Plant Care RSS



Propagating your own…. Hoyas

Hoyas are enjoying a well deserved revival at present. There are several hundred varieties, mostly native to Asia but also some native to Australia. They are typically vining plants with thick, green leaves and as an added bonus have beautiful flower umbels in a range of colours and mostly fragrant. There are some varieties that have some spectacular leaf variegation including H. Kerrii albomarginata, H. australis Lisa, and H. heuschkeliana that are highly sought after. Overall Hoyas are pretty easy care. They have low water requirements, don’t attract too many pests and diseases (but they’re not immune), and grow reasonably quickly. They also last a long time and it is not uncommon to see very large plants that are decades...

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Propagating your ... Peperomia!!!

There are over 1000 species of plants in the Peperomia family Piperaceae, ranging from large through to quite small. Mostly seen as an inside plant, here’s a spectacular Peperomia growing outside in Winter in a planter box in Northern NSW! Peperomias are relatively low maintenance - they like to be kept in bright, indirect light and should be watered infrequently once the top few centimetres of soil has dried out. Fertilize monthly through the growing season and keep tightly potted in a well draining potting soil. They’re easy to propagate too - pick off a mature leaf and put in a narrow neck bottle of water - le voila! In a month or two you should have long roots and the start of a new plant emerging....

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Propagating your ... Begonia!!!

Pro tip: Get a small spray bottle or re-purpose an empty spray bottle from your recycling. Dilute some auxinone (a liquid rooting hormone) in the appropriate ratio for your bottle and spray on the cuttings every couple of days.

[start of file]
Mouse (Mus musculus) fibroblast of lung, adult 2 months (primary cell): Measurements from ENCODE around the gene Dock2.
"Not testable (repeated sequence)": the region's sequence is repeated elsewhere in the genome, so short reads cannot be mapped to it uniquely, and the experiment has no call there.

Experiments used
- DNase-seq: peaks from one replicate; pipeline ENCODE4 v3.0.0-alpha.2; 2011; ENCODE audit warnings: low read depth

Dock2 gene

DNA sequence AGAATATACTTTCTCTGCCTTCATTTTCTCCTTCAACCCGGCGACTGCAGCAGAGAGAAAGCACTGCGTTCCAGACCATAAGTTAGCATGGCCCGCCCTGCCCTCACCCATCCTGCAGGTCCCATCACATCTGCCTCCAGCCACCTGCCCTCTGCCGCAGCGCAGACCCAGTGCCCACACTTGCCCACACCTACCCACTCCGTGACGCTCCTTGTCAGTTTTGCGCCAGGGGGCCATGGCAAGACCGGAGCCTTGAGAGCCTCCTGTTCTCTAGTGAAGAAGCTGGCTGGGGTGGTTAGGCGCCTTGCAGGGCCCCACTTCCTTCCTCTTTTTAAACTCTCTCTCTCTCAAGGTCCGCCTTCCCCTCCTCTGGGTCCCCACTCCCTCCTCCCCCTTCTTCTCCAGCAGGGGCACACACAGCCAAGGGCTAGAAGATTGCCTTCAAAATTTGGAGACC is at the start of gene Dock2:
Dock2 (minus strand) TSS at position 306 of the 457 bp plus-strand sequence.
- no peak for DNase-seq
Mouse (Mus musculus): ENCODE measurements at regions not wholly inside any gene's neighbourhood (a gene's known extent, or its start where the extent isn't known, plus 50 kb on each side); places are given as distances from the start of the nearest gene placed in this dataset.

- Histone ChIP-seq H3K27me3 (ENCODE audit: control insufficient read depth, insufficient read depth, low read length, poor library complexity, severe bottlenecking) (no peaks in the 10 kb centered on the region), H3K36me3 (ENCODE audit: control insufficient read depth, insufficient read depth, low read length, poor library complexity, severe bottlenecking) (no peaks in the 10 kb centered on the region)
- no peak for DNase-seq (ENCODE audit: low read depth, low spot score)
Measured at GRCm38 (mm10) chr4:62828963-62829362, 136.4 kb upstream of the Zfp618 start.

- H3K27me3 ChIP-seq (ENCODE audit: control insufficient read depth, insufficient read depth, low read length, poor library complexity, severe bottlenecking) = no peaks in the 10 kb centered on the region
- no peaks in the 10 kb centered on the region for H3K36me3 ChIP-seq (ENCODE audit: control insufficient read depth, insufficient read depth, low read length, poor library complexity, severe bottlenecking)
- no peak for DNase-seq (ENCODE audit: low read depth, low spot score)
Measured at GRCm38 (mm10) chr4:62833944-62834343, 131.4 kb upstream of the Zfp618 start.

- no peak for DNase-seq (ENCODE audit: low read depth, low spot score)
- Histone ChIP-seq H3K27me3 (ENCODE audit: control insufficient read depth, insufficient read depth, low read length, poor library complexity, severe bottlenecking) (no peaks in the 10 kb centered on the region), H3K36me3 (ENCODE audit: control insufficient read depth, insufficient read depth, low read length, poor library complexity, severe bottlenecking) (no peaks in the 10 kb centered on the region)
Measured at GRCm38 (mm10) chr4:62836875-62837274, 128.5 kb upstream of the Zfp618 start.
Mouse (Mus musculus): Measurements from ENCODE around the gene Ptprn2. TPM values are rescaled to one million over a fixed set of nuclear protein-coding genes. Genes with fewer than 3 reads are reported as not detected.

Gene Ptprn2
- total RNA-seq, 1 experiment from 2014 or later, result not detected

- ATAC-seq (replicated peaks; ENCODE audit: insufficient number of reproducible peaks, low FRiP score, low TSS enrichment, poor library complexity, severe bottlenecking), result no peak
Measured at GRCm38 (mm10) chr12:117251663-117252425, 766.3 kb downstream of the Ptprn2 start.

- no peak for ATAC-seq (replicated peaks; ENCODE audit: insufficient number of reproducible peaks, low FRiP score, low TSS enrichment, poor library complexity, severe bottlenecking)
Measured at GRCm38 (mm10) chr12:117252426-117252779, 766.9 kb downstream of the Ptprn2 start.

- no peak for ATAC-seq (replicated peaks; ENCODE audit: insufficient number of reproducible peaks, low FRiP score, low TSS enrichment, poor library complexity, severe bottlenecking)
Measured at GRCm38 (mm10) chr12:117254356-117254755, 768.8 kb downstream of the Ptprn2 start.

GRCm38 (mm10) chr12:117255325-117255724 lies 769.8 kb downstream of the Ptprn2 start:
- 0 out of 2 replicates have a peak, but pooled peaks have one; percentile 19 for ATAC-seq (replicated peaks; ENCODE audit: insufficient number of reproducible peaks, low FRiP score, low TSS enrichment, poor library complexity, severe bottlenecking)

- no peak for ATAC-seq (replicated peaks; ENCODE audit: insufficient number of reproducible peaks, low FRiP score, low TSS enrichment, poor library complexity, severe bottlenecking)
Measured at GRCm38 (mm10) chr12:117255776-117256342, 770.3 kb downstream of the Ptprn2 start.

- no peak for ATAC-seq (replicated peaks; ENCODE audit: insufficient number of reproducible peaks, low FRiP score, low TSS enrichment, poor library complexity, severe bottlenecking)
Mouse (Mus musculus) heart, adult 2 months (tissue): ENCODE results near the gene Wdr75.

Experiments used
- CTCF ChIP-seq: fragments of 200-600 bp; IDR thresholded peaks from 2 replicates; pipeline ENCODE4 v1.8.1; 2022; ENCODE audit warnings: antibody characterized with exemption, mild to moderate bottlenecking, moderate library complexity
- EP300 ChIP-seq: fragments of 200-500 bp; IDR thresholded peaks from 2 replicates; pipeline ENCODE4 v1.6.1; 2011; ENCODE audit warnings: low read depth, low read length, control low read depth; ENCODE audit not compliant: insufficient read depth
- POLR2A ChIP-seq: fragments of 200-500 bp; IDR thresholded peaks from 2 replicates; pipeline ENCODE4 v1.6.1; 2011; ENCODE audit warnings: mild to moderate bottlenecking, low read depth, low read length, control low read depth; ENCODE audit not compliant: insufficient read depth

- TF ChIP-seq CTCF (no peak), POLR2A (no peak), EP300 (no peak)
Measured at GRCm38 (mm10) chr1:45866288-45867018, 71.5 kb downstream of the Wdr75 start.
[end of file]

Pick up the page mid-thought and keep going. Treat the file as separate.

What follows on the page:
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What's in a house plant pot size? Turns out, a lot!

In the market for a new plant? Of course you are. Plants not only help liven up a room, but they’re extremely beneficial to your health and well-being. As you know, they provide a nice dose of fresh oxygen. But there are some plants that purify your air and make you feel better on a day-to-day b

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Getting your plant babies ready for Winter - 5 tips for success

Over the past few weeks temperatures have plummeted across Australia. Winter is certainly here! Your plants notice this change in seasons too. Usually triggered by shorter daylight hours or photoperiods, plants respond a number of ways such as dropping their leaves, becoming dormant, or stopping flowering. Gradually you’ll notice that your plants are growing less, and this means you need to adjust how you care for your plants in return.To ensure your plants look fabulous over Winter follow these 5 simple activities:1. Water less. Most plants are killed by over-watering, and during Winter they need very little. Plants such as Sansevierias and Zanzibar gems will be happy being watered about once per month. Let plants such as Philodendrons, Ficus, and...

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